‘The flag in human form’
Daniel Shapiro, former U.S. ambassador to Israel, spoke on Nov. 4 at the University
of Wisconsin-Madison Hillel. (Photo by Melissa Simon)
Former U.S. Ambassador to Israel Daniel Shapiro visited the University of Wisconsin-Madison Hillel on Nov. 4 for a moderated question and answer session with local students, faculty and community members.
Shapiro was appointed by President Barack Obama in 2011 and served in the role until the end of his administration. Shapiro managed U.S-Israeli relations throughout Israeli-Palestinian peace negotiations, the negotiation of the Iran Nuclear Deal and a period of widespread unrest in the region.
Shapiro said of his role in the Obama administration that much of his job was to represent U.S. interests to Israeli officials and to the public. “The ambassador becomes the flag in human form,” he said.
Joined on stage by UW political science professor Howard Schweber, Shapiro fielded pre-submitted questions from the audience ranging from President Donald Trump’s decision to withdraw troops from Syria to the evolution of bipartisan support of Israel in the United States.
“It’s been a very chaotic decision,” Shapiro said of the troop withdrawal. “It didn’t arise out of a considered policy discussion. It’s been very jarring to the entire region.”
Shapiro commented on how this move, which allows Iran greater access to territory and weapons, has hampered Israel’s previously high level of support for President Trump: “That obviously has put Israel on its back foot.”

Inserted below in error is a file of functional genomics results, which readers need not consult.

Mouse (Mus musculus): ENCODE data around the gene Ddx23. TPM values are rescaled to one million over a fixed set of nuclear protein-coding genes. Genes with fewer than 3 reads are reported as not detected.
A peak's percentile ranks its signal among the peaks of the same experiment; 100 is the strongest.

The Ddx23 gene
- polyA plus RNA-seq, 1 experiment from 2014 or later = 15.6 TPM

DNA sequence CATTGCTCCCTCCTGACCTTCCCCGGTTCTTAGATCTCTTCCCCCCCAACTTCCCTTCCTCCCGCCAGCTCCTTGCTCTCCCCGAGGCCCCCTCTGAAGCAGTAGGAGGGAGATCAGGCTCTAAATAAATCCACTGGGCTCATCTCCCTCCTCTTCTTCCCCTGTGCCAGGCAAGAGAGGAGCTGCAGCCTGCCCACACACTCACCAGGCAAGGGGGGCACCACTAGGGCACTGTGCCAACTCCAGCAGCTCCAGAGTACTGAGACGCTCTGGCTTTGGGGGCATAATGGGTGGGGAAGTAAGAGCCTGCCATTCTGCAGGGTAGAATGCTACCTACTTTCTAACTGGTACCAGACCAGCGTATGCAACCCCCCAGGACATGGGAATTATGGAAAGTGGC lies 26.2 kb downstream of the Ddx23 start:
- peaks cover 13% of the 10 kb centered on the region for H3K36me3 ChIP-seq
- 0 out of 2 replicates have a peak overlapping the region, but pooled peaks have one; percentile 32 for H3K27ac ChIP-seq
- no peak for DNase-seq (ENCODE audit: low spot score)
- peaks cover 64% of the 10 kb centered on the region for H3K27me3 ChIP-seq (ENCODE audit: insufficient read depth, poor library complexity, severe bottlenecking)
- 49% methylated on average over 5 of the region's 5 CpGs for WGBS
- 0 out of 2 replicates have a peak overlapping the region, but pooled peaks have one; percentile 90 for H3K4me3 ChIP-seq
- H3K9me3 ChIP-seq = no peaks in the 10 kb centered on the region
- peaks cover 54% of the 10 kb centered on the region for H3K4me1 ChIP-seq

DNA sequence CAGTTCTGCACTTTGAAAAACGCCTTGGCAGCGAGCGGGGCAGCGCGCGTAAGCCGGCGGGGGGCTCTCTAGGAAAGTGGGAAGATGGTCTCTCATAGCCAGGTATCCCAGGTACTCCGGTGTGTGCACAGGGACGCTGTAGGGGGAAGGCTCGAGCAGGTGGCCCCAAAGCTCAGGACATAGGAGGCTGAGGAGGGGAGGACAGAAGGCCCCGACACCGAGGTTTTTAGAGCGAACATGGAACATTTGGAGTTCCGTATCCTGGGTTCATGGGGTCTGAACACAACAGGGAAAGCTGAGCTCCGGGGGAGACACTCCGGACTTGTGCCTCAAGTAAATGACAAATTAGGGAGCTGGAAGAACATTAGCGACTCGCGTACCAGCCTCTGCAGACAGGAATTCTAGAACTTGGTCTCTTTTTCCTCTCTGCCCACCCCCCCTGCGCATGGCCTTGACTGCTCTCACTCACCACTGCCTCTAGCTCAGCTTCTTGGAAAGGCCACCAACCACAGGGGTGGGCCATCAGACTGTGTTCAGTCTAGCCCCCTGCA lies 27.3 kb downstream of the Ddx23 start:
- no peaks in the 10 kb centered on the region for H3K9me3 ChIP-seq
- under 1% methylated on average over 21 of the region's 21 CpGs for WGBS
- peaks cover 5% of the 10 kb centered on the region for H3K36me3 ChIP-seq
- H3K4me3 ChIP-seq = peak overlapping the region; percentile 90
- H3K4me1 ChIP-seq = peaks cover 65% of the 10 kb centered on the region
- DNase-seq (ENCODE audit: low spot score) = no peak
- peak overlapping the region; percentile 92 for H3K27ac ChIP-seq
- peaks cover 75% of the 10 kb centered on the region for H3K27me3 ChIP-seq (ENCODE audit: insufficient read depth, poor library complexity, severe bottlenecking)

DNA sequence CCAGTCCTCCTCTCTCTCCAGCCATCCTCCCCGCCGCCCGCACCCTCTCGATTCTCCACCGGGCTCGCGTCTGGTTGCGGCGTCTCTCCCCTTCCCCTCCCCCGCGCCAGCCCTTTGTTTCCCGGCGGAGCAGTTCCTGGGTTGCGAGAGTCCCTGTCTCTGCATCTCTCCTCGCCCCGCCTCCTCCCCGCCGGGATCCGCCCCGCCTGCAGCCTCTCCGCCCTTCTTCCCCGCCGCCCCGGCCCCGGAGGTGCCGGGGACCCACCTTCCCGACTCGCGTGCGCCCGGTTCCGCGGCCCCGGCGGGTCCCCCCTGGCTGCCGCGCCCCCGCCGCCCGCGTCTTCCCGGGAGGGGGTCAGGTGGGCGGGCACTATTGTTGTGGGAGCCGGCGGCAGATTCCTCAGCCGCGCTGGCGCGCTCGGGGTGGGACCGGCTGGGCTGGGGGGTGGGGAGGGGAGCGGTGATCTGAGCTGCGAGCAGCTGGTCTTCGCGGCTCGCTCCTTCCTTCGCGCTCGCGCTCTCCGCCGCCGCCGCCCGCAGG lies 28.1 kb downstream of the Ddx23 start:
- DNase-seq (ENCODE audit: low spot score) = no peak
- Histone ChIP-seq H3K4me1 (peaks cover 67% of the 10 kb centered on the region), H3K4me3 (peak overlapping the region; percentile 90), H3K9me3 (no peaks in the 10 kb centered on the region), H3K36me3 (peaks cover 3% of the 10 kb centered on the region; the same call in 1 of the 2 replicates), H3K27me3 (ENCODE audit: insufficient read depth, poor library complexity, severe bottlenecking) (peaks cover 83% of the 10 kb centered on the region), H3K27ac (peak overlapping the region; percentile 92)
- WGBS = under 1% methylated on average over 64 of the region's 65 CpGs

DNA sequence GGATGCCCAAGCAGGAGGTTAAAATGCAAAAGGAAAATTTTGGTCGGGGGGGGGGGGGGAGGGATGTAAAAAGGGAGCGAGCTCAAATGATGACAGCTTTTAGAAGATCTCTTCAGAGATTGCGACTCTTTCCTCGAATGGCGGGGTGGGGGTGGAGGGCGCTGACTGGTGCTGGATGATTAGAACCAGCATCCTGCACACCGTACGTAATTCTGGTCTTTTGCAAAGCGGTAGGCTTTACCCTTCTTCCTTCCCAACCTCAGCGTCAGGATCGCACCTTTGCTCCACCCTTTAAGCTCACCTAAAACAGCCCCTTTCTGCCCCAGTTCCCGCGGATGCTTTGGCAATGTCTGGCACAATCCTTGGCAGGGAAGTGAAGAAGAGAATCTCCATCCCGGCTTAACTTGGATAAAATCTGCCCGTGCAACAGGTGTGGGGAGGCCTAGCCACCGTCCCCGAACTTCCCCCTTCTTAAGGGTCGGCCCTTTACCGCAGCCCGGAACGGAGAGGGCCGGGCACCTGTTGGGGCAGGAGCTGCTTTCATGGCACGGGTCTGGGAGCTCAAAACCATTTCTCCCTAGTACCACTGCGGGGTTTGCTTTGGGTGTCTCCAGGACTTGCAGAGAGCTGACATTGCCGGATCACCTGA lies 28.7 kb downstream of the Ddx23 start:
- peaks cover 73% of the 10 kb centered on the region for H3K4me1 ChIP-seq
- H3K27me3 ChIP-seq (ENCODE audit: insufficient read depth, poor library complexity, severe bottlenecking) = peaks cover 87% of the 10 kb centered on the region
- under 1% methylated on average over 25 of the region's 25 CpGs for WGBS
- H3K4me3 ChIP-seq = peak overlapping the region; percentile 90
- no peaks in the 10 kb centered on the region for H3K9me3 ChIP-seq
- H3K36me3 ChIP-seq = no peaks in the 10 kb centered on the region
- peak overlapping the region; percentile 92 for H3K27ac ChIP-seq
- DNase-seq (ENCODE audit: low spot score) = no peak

He also pushed back on the argument that the United States is not getting anything in return from the security agreement between the two countries. “It’s not one way,” Shapiro said of the U.S./Israel relationship, citing intelligence, tech and training assets this country receives from Israel. “We derive a lot of benefit too.”
UW-Madison sophomore student Aaron Cohen approaches Ambassador Daniel
Shapiro after the Q&A session to further inquire about Shapiro’s comments on
the state of bipartisan support for Israel in U.S. politics. (Photo by Melissa Simon)
The former ambassador, who currently lives in Israel, shared some recollections from the 2016 election, saying he believed Israeli Prime Minister Benjamin Netanyahu was hoping Hillary Clinton would win the election due to her known quantity as a supporter of Israel — compared to President Trump’s reputation as somewhat of a wild card.
After his prepared remarks, he fielded questions from the student audience on topics such as newly elected members of Congress who have been outwardly critical of Israel, the accusation that Israel is an apartheid state and his experiences as an ambassador in the Obama administration.
In response to a student’s question regarding the difficulties young, pro-Israel activists encounter when supporting progressive politicians’ domestic policies while disagreeing with their stances on Israel, Shapiro said: “One doesn’t have to endorse the entire program of any politician.”
Shapiro also touched on the idea that anti-Israel speech is a “mask” for anti-Semitism, saying: “The idea that the Jewish people in an almost unique way are ineligible for the right to self-determination certainly has a strong whiff of anti-Semitism.” But he also made clear that there is a difference between legitimate “criticism” of Israel and believing that the state has no right to exist.
“Ambassador Shapiro provided so many great pieces of evidence for how students like me can support Israel in discussions with my peers on campus,” Max Bibicoff, a senior at UW, said.
Shapiro’s partner that evening, Professor Schweber, said: “One of the things we talk about a lot is civil discourse, but I’m more worried about intelligent discourse. Today, Ambassador Shapiro put on a master class on both.”
— Will Stern